7. Go Back to Basics

Make an active effort to limit yourself for a period of time; this may mean restricting yourself to a single scale or notes within a scale, perhaps even just using the first or second string on your instrument.

Whilst this might sound counterintuitive it working against these limitations to find ideas may be just what you need to break out of a rut.

8. Collaboration Station

With so many of us actively working alone these days, it can be incredibly easy to get stuck into your own head.

Perhaps bringing your ideas forward to a colleague, bandmate, or peer can give you the new perspective required to move forward on a project that you have become stuck on. 

9. Rearranging 

Sometimes you may find yourself struggling to find the right part or transition when in reality, everything you need is already encompassed within a track, and the issues actually lie within your arrangement.

10. New Environments

Moving your studio into another room or even adding things to your current space may be the ticket to sparking some newfound electricity into the old brainwaves. Even a window or a few houseplants can make a huge difference to the vibe in your workspace.

Related: 10 Modern Home Studio Setups That Nail the Vibe

11. Seek Inspiration Elsewhere

Inspiration can strike in any place, and indulging in the works of other Artists outside of music is a viable tactic to combat creative block. Read a book, go to the gallery, or have a movie marathon. We have so much glorious art to indulge in. Why not step outside of the box and explore it?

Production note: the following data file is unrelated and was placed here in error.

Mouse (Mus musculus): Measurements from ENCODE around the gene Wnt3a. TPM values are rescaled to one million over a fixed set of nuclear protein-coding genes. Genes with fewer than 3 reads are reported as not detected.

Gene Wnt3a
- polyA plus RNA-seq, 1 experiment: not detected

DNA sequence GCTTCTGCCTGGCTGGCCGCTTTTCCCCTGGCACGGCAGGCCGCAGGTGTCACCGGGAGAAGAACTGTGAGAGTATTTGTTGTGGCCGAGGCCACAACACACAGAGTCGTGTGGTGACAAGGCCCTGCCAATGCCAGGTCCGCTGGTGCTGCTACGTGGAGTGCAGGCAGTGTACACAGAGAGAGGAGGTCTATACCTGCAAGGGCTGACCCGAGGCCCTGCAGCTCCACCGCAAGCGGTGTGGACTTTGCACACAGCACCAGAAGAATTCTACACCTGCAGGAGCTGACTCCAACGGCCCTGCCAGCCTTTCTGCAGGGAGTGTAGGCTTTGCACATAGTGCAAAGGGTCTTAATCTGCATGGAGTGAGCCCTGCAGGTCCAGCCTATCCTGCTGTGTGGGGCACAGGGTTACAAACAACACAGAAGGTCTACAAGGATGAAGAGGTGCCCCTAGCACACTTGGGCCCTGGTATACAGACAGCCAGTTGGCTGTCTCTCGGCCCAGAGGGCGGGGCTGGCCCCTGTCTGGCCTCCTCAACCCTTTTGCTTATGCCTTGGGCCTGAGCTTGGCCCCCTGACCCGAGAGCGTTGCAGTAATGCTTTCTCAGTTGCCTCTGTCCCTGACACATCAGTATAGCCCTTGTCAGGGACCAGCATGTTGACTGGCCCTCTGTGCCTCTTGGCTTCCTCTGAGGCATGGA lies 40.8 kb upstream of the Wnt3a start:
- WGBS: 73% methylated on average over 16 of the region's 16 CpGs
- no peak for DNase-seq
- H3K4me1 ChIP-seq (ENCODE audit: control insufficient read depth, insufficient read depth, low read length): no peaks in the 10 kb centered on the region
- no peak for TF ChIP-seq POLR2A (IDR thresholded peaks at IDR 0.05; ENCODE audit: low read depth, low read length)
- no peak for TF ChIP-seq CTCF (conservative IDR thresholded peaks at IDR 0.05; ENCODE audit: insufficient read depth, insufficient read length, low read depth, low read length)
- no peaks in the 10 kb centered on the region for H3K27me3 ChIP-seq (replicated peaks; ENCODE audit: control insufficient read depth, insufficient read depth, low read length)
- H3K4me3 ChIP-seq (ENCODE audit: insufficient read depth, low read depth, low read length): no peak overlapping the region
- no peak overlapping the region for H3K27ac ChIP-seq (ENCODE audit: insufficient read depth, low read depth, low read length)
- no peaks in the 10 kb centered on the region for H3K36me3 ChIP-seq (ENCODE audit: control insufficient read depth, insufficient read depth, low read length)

12. Eradicate All Distractions

Switch off your phone, close the door, and throw on some cans. We are constantly surrounded by so many outside stimuli that it can be a challenge in itself to find the ability to focus for any extended period of time. 

Related: 5 Best Bluetooth Headphones for Music Production

13. Embrace A New Workflow

So you always start your productions from the drums up and build up everything else around them? Maybe going back to scratch and working from a melody instead will throw you out of your element enough to spark some newfound inspiration.

14. Stay Within Your Comfort Zone

Maybe you are pushing yourself too hard, and this is working against your progress. Sometimes it can really help to stick with what you know and work through a track without any of the pressure that you may be placing upon yourself in the process.

15. Obliterate Your Comfort Zone

On the other hand, maybe your comfort zone is what is holding you back, no creative idea is a bad idea, but it is important to accept that not all ideas will work. be willing to try anything and see it through.

If it doesn’t work, there are limitless other possibilities you can try out to replace it.

16. Try A New Routine

Are you often sat behind a computer monitor bleary-eyed at 2 am? Try mixing up your routine and working in the morning or afternoon. This change of pace is sure to evoke a different perspective, and you may even find that you prefer working at these times as opposed to your usual arrangement.  

17. Seek New Knowledge 

With the rise of the internet, we have an unfathomable amount of resources at our fingertips. Take some time to brush up on your music theory, watch some production-based YouTube videos, or touch base with your peers via Reddit forums.